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Both roots of the quadratic equation x^2-39x+a = 0 are prime numbers.

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Math Revolution GMAT Instructor
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Both roots of the quadratic equation x^2-39x+a = 0 are prime numbers.  [#permalink]

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New post Updated on: 30 Jun 2019, 18:04
1
1
00:00
A
B
C
D
E

Difficulty:

  65% (hard)

Question Stats:

69% (01:54) correct 31% (01:37) wrong based on 39 sessions

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[GMAT math practice question]

Both roots of the quadratic equation \(x^2-39x+a = 0\) are prime numbers. How many different possible values of a are there?

\(A. 1\)

\(B. 2\)

\(C. 3\)

\(D. 4\)

\(E. 5\)

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Originally posted by MathRevolution on 27 Jun 2019, 02:35.
Last edited by MathRevolution on 30 Jun 2019, 18:04, edited 1 time in total.
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Re: Both roots of the quadratic equation x^2-39x+a = 0 are prime numbers.  [#permalink]

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New post 27 Jun 2019, 02:52
1
IMO Answer must be A.

Sum of roots = 39
Sum is odd that implies one root is even and other is odd.

There is only 1 even prime number that is 2, hence other root must be 39-2=37.

a= 2*37=74

There is only one value possible.


MathRevolution wrote:
[GMAT math practice question]

Both roots of the quadratic equation \(x^2-39x+a = 0\) are prime numbers. How many different possible values of a are there?

\(A. 1\)

\(B. 2\)

\(C. 3\)

\(D. 4\)

\(E. 5\)
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Posts: 98
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Re: Both roots of the quadratic equation x^2-39x+a = 0 are prime numbers.  [#permalink]

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New post 27 Jun 2019, 03:15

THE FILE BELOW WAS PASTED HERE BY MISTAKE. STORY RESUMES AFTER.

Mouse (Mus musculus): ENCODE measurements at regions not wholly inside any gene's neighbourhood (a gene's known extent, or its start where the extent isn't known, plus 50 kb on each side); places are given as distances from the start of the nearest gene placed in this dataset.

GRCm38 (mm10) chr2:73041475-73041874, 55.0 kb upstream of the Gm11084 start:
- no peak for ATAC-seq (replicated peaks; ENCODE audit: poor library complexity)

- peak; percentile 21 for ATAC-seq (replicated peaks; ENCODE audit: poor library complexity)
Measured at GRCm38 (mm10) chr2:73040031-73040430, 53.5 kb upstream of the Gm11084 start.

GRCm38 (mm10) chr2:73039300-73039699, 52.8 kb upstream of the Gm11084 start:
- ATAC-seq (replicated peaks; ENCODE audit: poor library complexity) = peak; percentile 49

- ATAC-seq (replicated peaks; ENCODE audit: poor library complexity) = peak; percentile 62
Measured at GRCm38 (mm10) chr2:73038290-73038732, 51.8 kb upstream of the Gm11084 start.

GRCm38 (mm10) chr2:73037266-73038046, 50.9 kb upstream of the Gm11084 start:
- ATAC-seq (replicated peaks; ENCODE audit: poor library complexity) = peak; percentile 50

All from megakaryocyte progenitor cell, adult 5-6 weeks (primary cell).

nick1816 wrote:
IMO Answer must be A.

Sum of roots = 39
Sum is odd that implies one root is even and other is odd.

There is only 1 even prime number that is 2, hence other root must be 39-2=37.

a= 2*37=74

There is only one value possible.


MathRevolution wrote:
[GMAT math practice question]

Both roots of the quadratic equation \(x^2-39x+a = 0\) are prime numbers. How many different possible values of a are there?



\(A. 1\)

\(B. 2\)

\(C. 3\)

\(D. 4\)

\(E. 5\)



I agree with your answer. Even I have arrived at the same but here the answer is showing as 4. is the answer marked correctly?
Director
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Joined: 19 Oct 2018
Posts: 705
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Re: Both roots of the quadratic equation x^2-39x+a = 0 are prime numbers.  [#permalink]

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New post 27 Jun 2019, 03:22
He should change the question to "What's the unit digit of a". LOL
This guy gonna post official solution in next 2 days. Gotta wait till then!!
Midhila wrote:
nick1816 wrote:
IMO Answer must be A.

Sum of roots = 39
Sum is odd that implies one root is even and other is odd.

There is only 1 even prime number that is 2, hence other root must be 39-2=37.

a= 2*37=74

There is only one value possible.


MathRevolution wrote:
[GMAT math practice question]

Both roots of the quadratic equation \(x^2-39x+a = 0\) are prime numbers. How many different possible values of a are there?



\(A. 1\)

\(B. 2\)

\(C. 3\)

\(D. 4\)

\(E. 5\)



I agree with your answer. Even I have arrived at the same but here the answer is showing as 4. is the answer marked correctly?
Math Revolution GMAT Instructor
User avatar
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Joined: 16 Aug 2015
Posts: 7612
GMAT 1: 760 Q51 V42
GPA: 3.82
Re: Both roots of the quadratic equation x^2-39x+a = 0 are prime numbers.  [#permalink]

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New post 30 Jun 2019, 18:05
=>

Assume \(p\) and \(q\) are roots of \(x^2-39x+a = 0.\)

Then \((x-p)(x-q) = x^2 –(p+q)x + pq = x^2-39x+a = 0\)

So, \(p + q = 39\) and \(pq = a.\)

Since \(p\) and \(q\) are prime numbers and \(p + q = 39\) is an odd number, one of \(p\) and \(q\) is an even prime number. Since the only even prime number is \(2\), one of \(p\) and \(q\) must be \(2\).

Let \(p = 2\). Then \(q = 37\),

and \(a = 2*37 = 74.\)

There is only one possible value of \(a\).

Therefore, the answer is A.
Answer: A
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Re: Both roots of the quadratic equation x^2-39x+a = 0 are prime numbers.   [#permalink] 30 Jun 2019, 18:05
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